This disturbed me slightly, as there is no way to ensure that the batteries are functioning properly. A quick scan through the manual, however, revealed that the mirror will lock up and the shutter will not fire if voltage is too low. (This can be overridden in the X mode for fixed speed/variable aperture shooting with no batteries.)
Manual focus was smooth, and the zoom worked fine. I prefer a split-image focusing screen over the micro prism style, but I managed. The single stroke film advance lever added to the fun snapshot feel that goes along with many 110 cameras. As I was shooting 400 speed film in good light, there was not much opportunity to experiment with depth of field.
I'm very happy with the results.
Horse Show Zamboni
The sign says it protected the Bush compound in Kennebunkport until 1990.
Bunkhouse. The centerpiece of the Deerfield Fairgrounds was built as a dormitory for the Pawtuckaway CCC camp during the Depression.
I have an oddity this week, a Single Lens Reflex camera using 110 cartridge subminiature film. The Minolta 110 Zoom SLR (Mark I) was introduced in 1976. It is an odd-looking little pancake of a camera with a 25-50mm f4.5 zoom lens. Focus is manual with a micro prism finder spot. Exposure is aperture priority with a wheel located around the light meter to the right of the lens. LED indicators inside the viewfinder indicate whether the wheel should be rotated left or right to obtain proper exposure. Shutter speed ranges from 1/50 to 1/1000 and is automatically varied to match the selected aperture.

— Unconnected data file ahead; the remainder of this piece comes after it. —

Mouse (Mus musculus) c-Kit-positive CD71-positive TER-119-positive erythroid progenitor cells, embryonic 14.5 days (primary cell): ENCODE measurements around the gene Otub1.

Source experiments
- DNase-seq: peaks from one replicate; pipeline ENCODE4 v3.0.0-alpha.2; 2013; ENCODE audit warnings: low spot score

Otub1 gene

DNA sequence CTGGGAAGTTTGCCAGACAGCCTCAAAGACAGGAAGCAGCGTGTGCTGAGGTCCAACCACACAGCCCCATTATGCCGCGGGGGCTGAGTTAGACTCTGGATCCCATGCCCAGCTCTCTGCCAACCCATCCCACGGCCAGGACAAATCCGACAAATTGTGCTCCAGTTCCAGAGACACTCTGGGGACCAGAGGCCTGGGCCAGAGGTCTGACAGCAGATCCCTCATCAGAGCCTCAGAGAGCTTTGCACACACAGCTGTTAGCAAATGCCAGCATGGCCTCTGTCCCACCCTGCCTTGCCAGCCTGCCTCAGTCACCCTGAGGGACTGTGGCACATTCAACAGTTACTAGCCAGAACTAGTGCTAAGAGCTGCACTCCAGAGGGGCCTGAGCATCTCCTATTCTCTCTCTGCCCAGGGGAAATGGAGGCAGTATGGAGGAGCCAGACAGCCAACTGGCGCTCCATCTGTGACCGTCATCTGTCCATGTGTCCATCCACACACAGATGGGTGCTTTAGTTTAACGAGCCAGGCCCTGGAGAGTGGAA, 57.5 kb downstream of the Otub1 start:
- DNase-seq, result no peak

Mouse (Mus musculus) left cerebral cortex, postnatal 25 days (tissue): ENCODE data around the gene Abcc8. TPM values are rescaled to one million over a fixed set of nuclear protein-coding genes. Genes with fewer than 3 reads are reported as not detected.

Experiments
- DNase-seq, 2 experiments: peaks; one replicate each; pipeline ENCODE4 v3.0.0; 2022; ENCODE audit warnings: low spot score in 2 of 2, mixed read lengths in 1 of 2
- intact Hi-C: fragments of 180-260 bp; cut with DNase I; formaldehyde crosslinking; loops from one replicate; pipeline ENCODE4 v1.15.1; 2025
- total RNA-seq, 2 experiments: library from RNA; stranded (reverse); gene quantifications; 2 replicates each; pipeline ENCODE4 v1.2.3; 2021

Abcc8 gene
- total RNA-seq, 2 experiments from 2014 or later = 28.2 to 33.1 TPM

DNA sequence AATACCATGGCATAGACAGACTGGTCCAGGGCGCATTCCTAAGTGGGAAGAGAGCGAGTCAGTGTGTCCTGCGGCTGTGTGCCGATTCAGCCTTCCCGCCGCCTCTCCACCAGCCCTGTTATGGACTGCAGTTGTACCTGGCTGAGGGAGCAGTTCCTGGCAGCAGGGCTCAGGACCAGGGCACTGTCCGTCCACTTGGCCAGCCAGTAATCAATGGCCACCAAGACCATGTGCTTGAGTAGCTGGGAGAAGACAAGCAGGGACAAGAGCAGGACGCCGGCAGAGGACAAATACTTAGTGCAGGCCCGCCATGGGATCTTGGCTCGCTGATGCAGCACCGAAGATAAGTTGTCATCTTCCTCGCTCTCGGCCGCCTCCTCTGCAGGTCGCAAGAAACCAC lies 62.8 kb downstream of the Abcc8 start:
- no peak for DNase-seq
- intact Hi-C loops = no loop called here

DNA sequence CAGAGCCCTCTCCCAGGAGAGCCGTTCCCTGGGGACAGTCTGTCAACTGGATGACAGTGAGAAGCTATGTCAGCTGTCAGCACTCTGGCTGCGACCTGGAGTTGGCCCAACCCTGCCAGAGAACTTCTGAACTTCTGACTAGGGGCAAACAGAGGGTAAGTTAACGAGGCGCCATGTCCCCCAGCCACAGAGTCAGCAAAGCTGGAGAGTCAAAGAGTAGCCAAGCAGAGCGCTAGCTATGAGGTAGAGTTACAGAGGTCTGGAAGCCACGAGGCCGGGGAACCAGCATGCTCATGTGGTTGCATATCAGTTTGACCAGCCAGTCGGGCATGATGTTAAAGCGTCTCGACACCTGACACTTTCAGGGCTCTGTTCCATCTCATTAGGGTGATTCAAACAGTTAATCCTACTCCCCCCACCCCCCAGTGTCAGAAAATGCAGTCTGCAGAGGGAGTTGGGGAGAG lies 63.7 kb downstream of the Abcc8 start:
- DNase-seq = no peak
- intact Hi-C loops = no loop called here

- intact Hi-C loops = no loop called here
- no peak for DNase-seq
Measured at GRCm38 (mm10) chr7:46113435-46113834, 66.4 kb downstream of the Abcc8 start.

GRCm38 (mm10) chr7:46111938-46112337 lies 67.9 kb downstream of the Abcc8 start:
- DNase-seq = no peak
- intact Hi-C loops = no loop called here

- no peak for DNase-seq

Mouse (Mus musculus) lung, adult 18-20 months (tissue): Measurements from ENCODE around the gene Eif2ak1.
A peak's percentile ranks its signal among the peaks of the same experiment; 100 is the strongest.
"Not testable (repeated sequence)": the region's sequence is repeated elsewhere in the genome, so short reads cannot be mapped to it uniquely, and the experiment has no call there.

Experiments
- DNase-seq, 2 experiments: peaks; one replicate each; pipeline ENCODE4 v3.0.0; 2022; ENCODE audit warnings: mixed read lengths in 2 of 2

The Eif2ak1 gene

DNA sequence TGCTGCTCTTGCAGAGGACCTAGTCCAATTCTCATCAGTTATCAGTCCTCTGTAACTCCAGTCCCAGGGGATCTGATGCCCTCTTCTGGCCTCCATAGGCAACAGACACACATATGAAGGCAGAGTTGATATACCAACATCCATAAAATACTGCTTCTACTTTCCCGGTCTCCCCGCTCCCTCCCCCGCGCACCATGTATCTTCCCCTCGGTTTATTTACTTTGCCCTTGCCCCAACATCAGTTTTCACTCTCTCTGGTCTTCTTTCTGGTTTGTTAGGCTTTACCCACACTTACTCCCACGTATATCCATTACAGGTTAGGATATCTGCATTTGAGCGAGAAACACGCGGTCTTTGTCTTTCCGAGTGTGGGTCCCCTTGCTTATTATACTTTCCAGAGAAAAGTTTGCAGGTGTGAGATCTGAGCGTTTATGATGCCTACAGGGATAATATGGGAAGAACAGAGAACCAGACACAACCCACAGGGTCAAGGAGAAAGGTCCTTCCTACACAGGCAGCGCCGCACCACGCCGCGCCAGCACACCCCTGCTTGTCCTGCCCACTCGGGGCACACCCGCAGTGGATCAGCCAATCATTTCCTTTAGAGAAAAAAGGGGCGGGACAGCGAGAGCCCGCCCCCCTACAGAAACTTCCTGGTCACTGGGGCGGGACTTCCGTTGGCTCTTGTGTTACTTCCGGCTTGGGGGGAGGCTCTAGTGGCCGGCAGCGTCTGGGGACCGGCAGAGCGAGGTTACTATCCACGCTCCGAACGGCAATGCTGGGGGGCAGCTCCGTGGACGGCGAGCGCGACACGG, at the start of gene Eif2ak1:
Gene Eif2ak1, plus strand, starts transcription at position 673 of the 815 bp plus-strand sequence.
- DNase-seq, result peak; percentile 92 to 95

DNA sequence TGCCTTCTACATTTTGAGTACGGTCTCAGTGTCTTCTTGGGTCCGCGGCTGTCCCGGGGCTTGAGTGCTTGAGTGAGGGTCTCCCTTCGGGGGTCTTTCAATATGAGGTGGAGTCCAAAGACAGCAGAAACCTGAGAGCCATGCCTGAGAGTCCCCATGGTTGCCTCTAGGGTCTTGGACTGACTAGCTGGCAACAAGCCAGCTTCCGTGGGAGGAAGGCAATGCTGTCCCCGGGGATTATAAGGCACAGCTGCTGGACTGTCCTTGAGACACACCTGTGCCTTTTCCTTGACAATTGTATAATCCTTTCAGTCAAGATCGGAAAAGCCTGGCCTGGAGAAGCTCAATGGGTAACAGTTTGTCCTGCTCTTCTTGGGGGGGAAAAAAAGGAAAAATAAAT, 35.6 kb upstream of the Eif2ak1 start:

Shutter speed can be manually set to a fixed 1/150 by rotating the selector to X (for flash sync) or to B; otherwise it is set automatically and there is no way to know what the camera has selected. Film advance is via a single-stroke lever on the bottom of the camera. There is a hot shoe for electronic flash and a tripod socket on the left side of the body for portrait-only orientation.
As with many of my cameras, i dont remeber exactly why I bought it. It simply struck my fancy one day on eBay. I've loaded a roll of rare Fukkatsu 400 color film and set off for the long weekend with it.
Camera Wiki has a good article on both this camera and its Mark II sibling.
I actually have a paper manual for this one, but you can see the electronic version courtesy of Mike Butkus.
“If you want something to look old, use an old camera.”
In some cases this is true, although much of the 'look' of a photo is influenced by film selection and processing methods. In this case, the Weathermatic A & Lomography Tiger 200 film teleported me back into the 1970s.
It's an easy camera to work with, although I'm personally never completely comfortable with a zone focus system. I always wonder if I've guessed correctly. The control knobs worked smoothly, and the thumb lever film advance is quick and cool. The flash is appropriate for a snapshot camera, but I found it to be underpowered in some of the large spaces where I shot. Many of the shots also seem slightly fogged; I think I need to clean the outer waterproof shell.